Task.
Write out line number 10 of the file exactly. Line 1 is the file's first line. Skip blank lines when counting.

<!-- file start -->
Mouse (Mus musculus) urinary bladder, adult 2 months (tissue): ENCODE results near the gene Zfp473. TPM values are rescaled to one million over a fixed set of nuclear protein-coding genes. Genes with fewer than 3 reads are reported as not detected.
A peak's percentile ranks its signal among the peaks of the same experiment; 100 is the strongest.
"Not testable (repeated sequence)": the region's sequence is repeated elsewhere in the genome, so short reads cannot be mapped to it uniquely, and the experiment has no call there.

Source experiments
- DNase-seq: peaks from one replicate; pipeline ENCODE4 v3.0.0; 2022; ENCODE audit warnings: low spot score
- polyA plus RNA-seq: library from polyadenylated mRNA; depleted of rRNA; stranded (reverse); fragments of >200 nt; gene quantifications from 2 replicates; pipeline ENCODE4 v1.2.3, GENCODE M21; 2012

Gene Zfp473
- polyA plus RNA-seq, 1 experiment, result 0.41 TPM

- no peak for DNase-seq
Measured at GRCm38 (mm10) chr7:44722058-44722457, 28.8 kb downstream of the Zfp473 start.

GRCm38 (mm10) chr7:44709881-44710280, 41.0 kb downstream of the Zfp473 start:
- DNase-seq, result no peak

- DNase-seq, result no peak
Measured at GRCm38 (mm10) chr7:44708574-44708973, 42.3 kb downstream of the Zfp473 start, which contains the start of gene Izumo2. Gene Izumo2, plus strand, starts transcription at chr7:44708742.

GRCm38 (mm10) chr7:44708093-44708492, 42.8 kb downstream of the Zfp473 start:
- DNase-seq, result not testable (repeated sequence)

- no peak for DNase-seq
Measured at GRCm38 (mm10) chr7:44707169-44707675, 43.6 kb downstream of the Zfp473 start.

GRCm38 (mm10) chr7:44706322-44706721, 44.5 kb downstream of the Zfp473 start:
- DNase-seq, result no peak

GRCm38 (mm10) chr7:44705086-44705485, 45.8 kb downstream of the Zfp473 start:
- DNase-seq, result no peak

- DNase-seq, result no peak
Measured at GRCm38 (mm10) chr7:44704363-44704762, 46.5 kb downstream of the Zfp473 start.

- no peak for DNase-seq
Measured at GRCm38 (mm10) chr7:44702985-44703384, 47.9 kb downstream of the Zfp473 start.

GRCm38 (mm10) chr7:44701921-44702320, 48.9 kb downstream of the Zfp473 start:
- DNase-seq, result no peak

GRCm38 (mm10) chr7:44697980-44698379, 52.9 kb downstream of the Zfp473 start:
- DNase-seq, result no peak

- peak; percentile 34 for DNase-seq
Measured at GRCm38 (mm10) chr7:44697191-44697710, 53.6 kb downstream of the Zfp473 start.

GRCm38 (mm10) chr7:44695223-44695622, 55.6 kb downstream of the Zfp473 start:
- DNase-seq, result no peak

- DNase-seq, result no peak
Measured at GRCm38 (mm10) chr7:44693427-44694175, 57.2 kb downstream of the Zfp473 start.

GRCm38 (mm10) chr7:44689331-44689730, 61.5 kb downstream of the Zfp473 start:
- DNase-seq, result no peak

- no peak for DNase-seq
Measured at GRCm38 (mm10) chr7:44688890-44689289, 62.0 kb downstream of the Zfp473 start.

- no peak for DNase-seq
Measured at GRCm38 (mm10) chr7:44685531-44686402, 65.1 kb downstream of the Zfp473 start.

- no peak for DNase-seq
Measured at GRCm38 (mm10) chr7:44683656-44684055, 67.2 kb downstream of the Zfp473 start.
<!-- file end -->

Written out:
Measured at GRCm38 (mm10) chr7:44722058-44722457, 28.8 kb downstream of the Zfp473 start.